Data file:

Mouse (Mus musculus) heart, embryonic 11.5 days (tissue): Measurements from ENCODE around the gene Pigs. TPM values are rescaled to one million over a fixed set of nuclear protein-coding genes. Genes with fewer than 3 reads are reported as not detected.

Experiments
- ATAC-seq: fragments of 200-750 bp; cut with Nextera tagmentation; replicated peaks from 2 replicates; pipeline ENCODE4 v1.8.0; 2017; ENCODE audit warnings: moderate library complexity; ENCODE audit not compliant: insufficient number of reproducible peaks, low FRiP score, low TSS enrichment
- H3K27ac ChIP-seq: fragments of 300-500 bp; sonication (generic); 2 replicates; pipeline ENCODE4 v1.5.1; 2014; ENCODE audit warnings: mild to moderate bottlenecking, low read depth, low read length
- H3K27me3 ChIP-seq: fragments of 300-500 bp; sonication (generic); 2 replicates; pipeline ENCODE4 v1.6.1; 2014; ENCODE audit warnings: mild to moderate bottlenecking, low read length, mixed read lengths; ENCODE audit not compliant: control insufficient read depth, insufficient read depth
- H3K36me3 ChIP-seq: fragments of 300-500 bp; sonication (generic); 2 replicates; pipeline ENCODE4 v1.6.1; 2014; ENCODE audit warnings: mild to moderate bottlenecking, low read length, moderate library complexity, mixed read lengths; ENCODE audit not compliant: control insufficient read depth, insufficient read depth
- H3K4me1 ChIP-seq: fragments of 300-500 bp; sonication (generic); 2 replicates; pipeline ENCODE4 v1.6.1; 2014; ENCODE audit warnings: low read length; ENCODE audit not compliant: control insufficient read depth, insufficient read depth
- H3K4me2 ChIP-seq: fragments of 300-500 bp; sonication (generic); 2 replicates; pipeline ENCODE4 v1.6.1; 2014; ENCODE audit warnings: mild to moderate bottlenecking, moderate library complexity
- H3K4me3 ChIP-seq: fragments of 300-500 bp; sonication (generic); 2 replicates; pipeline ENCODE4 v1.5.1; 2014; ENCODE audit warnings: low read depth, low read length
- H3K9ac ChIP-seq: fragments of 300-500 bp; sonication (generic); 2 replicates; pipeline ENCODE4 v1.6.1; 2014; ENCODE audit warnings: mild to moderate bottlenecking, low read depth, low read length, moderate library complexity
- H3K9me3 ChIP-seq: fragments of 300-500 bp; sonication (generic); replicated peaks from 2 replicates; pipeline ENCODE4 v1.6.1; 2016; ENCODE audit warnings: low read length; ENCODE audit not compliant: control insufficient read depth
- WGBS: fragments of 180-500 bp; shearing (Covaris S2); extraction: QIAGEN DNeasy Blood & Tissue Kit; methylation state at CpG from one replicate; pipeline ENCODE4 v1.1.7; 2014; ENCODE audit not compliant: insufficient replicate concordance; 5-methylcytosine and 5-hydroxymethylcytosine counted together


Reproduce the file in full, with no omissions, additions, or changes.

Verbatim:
Mouse (Mus musculus) heart, embryonic 11.5 days (tissue): Measurements from ENCODE around the gene Pigs. TPM values are rescaled to one million over a fixed set of nuclear protein-coding genes. Genes with fewer than 3 reads are reported as not detected.

Experiments
- ATAC-seq: fragments of 200-750 bp; cut with Nextera tagmentation; replicated peaks from 2 replicates; pipeline ENCODE4 v1.8.0; 2017; ENCODE audit warnings: moderate library complexity; ENCODE audit not compliant: insufficient number of reproducible peaks, low FRiP score, low TSS enrichment
- H3K27ac ChIP-seq: fragments of 300-500 bp; sonication (generic); 2 replicates; pipeline ENCODE4 v1.5.1; 2014; ENCODE audit warnings: mild to moderate bottlenecking, low read depth, low read length
- H3K27me3 ChIP-seq: fragments of 300-500 bp; sonication (generic); 2 replicates; pipeline ENCODE4 v1.6.1; 2014; ENCODE audit warnings: mild to moderate bottlenecking, low read length, mixed read lengths; ENCODE audit not compliant: control insufficient read depth, insufficient read depth
- H3K36me3 ChIP-seq: fragments of 300-500 bp; sonication (generic); 2 replicates; pipeline ENCODE4 v1.6.1; 2014; ENCODE audit warnings: mild to moderate bottlenecking, low read length, moderate library complexity, mixed read lengths; ENCODE audit not compliant: control insufficient read depth, insufficient read depth
- H3K4me1 ChIP-seq: fragments of 300-500 bp; sonication (generic); 2 replicates; pipeline ENCODE4 v1.6.1; 2014; ENCODE audit warnings: low read length; ENCODE audit not compliant: control insufficient read depth, insufficient read depth
- H3K4me2 ChIP-seq: fragments of 300-500 bp; sonication (generic); 2 replicates; pipeline ENCODE4 v1.6.1; 2014; ENCODE audit warnings: mild to moderate bottlenecking, moderate library complexity
- H3K4me3 ChIP-seq: fragments of 300-500 bp; sonication (generic); 2 replicates; pipeline ENCODE4 v1.5.1; 2014; ENCODE audit warnings: low read depth, low read length
- H3K9ac ChIP-seq: fragments of 300-500 bp; sonication (generic); 2 replicates; pipeline ENCODE4 v1.6.1; 2014; ENCODE audit warnings: mild to moderate bottlenecking, low read depth, low read length, moderate library complexity
- H3K9me3 ChIP-seq: fragments of 300-500 bp; sonication (generic); replicated peaks from 2 replicates; pipeline ENCODE4 v1.6.1; 2016; ENCODE audit warnings: low read length; ENCODE audit not compliant: control insufficient read depth
- WGBS: fragments of 180-500 bp; shearing (Covaris S2); extraction: QIAGEN DNeasy Blood & Tissue Kit; methylation state at CpG from one replicate; pipeline ENCODE4 v1.1.7; 2014; ENCODE audit not compliant: insufficient replicate concordance; 5-methylcytosine and 5-hydroxymethylcytosine counted together